Since I am exposed to so many teenagers who lack so much in the responsibility department, I start to panic when my children begin to display the signs of irresponsibility I know all too well. It's so hard not to nag and complain but once that gets started it's an ugly snowball that picks up dirt and rocks as it careens down hill. It's too destructive to their spirits and mine too.

So making sure that I get my Just 10 Minutes with each child and my husband is very important in setting the right tone. Even more important, is taking Just 10 Minutes for myself. Without taking time to ground myself in the positive and narrow my focus toward guidance and encouragement, it's just too easy to start the destructive nagging syndrome, that ugly, scary snowball.

This isn't easy, especially when complaining is an almost automatic response for me. But just as I expect my children to change their habits for the better, I need to be willing to set the precedent by changing my own habits and lead by example. Waiting for the responsibility fairy to touch them with her magic wand while they sleep, is just not going to happen. Being a parent is often an exhausting and challenging job, so taking time to simply be and to rest in all the best in my life is so necessary. It's my launching pad (or airstrip) of hope. Here's to Just 10 minutes and the promise of flying high!

Tuesday, February 9, 2010

Easy and Harder than You'd Think

When I devote 10 minutes to each person in my house, I feel so much more relaxed.

Today, during my son's ten minutes this morning, we snuggled under a blanket and he talked to me about school. I learned lots of new things about his day. One of the things I learned is that there is a boy named, Sergei, who calls him a geek.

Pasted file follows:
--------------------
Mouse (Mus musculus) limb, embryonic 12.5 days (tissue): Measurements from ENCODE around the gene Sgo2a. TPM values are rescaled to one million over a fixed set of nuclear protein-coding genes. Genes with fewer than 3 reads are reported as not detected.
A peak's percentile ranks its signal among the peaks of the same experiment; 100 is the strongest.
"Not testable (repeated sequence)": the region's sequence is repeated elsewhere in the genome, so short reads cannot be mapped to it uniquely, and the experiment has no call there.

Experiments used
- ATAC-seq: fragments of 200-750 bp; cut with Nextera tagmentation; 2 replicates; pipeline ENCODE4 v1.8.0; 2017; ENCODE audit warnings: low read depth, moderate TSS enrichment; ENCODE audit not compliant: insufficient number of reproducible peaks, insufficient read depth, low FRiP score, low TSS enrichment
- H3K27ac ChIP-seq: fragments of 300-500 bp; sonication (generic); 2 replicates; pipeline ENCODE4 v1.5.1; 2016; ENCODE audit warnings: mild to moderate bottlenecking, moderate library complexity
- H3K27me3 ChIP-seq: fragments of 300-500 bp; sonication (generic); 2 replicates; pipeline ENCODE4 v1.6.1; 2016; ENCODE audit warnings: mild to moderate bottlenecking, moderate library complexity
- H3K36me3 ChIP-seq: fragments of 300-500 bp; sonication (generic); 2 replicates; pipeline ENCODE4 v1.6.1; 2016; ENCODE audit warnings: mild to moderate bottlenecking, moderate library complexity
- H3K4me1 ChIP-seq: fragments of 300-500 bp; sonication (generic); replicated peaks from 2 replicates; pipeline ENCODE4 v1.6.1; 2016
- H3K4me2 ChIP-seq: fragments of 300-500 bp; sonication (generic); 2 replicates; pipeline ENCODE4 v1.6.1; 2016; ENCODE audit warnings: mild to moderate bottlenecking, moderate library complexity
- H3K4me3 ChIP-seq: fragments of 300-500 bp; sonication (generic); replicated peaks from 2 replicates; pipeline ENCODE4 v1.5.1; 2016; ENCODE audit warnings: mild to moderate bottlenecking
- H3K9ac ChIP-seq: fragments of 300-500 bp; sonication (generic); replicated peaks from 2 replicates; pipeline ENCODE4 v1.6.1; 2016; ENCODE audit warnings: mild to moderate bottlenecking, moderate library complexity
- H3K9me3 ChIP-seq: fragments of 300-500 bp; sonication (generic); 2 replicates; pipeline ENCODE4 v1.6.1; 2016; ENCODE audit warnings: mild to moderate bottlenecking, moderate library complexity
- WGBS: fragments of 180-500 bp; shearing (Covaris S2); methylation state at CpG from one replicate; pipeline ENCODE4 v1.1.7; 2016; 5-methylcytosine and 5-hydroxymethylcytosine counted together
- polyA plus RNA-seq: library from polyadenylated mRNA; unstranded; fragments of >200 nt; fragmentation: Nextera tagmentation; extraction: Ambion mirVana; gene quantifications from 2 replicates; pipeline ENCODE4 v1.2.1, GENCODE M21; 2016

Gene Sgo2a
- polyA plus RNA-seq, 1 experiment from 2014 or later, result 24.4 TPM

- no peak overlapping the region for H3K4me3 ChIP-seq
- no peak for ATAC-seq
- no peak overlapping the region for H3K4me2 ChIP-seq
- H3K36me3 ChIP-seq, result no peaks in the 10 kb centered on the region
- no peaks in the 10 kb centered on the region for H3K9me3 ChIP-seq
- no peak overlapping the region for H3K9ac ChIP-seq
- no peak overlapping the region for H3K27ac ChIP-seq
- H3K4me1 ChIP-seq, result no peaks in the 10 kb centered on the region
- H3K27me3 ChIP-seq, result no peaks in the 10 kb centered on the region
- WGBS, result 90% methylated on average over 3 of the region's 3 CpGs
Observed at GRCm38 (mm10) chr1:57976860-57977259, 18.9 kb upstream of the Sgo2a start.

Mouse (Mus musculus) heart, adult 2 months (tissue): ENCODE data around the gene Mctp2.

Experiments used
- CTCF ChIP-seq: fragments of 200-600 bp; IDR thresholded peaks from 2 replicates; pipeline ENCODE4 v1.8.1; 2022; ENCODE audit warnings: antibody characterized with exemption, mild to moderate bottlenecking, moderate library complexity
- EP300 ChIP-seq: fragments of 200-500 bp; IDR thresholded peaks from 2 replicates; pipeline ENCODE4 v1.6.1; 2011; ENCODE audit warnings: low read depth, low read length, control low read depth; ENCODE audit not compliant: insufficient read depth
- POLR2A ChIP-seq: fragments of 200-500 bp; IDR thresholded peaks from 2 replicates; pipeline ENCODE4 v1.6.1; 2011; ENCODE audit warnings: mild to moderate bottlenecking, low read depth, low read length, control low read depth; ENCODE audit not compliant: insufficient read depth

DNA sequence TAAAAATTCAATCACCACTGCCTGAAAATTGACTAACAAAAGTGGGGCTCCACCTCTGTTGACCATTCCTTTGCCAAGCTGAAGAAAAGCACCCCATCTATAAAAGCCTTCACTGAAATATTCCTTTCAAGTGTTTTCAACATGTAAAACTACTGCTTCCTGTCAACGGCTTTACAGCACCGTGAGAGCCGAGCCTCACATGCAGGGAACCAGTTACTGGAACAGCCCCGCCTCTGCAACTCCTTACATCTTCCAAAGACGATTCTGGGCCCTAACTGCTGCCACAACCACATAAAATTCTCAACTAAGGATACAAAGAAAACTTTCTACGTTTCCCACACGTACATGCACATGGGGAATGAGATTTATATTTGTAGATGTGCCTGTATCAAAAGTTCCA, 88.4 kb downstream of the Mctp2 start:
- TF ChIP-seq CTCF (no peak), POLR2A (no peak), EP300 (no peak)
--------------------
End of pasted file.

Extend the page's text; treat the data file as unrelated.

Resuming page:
Instead of offering advice, etc. I just listened. So far my Mr. A's coping strategy sounds like a good one. He simply avoids him and ignores him when any name calling starts. Making time to listen to him is going to be important if I'm going to stay apprised of any potential problems that may arise between my son and Sergei.

After our ten minutes, the bus came and a very calm boy left to begin his day. I started mine knowing that sometimes it's more important to do less and listen more.

Thursday, February 4, 2010

The Experiment

My family doesn't know it yet but they are going to be participants in an experiment. I'm sure this experiment will change my world and possibly rock their own. It seems deceptively easy and yet, there has been a great resistance on my part to take action and begin. It came to me one morning in the shower. Ideas that come to me when I'm still half asleep are often worth considering. Since thinking that early is a rare thing.

Here's my plan: I will devote ten minutes of each day to giving each person in my home, unconditional positive regard. That means that for those ten minutes, I do not criticize, lecture, cajole, frown or think negative thoughts about them. My attention is focused completely on the individual by not multi-tasking but giving them my full- body attention. For ten minutes, I look at them with the utmost respect. I can only share genuine positive comments or observations and when they talk to me, I listen completely, without judgment but with an open heart.

To increase accountability and to share with others what seems like a simple idea long over due, I will give an accounting of the implementation of this project and the outcomes as it happens. The experiment begins.